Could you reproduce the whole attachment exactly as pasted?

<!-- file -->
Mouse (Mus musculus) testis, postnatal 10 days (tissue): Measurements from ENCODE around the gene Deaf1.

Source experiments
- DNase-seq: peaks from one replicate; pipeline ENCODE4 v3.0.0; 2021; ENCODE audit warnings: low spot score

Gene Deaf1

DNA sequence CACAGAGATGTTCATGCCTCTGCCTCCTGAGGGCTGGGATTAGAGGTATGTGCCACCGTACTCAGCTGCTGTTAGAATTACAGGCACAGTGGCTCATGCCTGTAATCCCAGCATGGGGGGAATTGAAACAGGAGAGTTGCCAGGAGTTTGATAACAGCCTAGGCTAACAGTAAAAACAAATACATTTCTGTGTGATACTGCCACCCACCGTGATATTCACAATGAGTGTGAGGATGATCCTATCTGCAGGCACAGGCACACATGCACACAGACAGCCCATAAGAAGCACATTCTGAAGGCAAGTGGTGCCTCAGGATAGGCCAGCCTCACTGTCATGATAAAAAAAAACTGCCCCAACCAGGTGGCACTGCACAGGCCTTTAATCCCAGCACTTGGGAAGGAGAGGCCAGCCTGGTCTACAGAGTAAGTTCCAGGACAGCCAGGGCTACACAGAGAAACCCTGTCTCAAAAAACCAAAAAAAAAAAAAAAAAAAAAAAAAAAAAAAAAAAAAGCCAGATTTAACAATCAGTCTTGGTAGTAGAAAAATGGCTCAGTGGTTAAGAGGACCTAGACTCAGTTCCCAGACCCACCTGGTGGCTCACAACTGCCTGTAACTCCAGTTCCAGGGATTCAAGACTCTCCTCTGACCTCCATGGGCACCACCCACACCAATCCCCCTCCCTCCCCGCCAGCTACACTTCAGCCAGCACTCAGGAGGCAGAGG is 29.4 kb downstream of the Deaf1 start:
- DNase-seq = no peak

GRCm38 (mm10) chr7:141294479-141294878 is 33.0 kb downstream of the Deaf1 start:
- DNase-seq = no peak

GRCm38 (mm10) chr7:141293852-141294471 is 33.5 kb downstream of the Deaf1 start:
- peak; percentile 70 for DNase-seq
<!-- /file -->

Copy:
Mouse (Mus musculus) testis, postnatal 10 days (tissue): Measurements from ENCODE around the gene Deaf1.

Source experiments
- DNase-seq: peaks from one replicate; pipeline ENCODE4 v3.0.0; 2021; ENCODE audit warnings: low spot score

Gene Deaf1

DNA sequence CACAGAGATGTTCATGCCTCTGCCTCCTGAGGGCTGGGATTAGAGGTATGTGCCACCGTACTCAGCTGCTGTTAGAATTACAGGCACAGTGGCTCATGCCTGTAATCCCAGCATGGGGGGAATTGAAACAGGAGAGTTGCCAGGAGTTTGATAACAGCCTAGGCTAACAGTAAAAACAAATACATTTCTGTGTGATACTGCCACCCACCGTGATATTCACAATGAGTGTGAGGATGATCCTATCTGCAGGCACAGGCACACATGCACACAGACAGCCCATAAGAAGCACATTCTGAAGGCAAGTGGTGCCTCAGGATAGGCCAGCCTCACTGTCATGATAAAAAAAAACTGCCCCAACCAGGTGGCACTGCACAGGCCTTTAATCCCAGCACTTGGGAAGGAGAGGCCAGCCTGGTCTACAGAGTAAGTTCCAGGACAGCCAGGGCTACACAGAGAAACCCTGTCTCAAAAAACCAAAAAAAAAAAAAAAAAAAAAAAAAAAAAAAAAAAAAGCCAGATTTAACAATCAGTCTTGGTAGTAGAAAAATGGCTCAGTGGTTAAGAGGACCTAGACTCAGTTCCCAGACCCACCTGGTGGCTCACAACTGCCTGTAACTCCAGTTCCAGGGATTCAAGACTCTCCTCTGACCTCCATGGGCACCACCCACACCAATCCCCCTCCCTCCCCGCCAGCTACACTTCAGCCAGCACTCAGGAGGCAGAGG is 29.4 kb downstream of the Deaf1 start:
- DNase-seq = no peak

GRCm38 (mm10) chr7:141294479-141294878 is 33.0 kb downstream of the Deaf1 start:
- DNase-seq = no peak

GRCm38 (mm10) chr7:141293852-141294471 is 33.5 kb downstream of the Deaf1 start:
- peak; percentile 70 for DNase-seq